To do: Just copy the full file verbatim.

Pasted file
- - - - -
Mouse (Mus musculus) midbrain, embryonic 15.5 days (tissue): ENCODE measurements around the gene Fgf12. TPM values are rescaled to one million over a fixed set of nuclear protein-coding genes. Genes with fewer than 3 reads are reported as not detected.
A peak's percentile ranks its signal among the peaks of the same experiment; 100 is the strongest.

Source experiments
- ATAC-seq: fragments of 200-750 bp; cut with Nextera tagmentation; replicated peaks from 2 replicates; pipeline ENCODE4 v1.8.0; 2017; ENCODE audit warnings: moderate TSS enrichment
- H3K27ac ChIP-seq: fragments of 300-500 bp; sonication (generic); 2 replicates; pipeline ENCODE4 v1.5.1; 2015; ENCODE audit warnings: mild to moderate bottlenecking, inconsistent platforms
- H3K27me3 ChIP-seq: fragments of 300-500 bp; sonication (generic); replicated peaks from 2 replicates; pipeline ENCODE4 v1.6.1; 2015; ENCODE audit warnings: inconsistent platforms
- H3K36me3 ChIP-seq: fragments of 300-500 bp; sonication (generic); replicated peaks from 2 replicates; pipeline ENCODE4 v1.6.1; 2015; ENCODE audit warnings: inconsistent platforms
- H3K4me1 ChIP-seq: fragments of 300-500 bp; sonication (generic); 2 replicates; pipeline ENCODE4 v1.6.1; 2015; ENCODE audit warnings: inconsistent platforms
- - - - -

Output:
Mouse (Mus musculus) midbrain, embryonic 15.5 days (tissue): ENCODE measurements around the gene Fgf12. TPM values are rescaled to one million over a fixed set of nuclear protein-coding genes. Genes with fewer than 3 reads are reported as not detected.
A peak's percentile ranks its signal among the peaks of the same experiment; 100 is the strongest.

Source experiments
- ATAC-seq: fragments of 200-750 bp; cut with Nextera tagmentation; replicated peaks from 2 replicates; pipeline ENCODE4 v1.8.0; 2017; ENCODE audit warnings: moderate TSS enrichment
- H3K27ac ChIP-seq: fragments of 300-500 bp; sonication (generic); 2 replicates; pipeline ENCODE4 v1.5.1; 2015; ENCODE audit warnings: mild to moderate bottlenecking, inconsistent platforms
- H3K27me3 ChIP-seq: fragments of 300-500 bp; sonication (generic); replicated peaks from 2 replicates; pipeline ENCODE4 v1.6.1; 2015; ENCODE audit warnings: inconsistent platforms
- H3K36me3 ChIP-seq: fragments of 300-500 bp; sonication (generic); replicated peaks from 2 replicates; pipeline ENCODE4 v1.6.1; 2015; ENCODE audit warnings: inconsistent platforms
- H3K4me1 ChIP-seq: fragments of 300-500 bp; sonication (generic); 2 replicates; pipeline ENCODE4 v1.6.1; 2015; ENCODE audit warnings: inconsistent platforms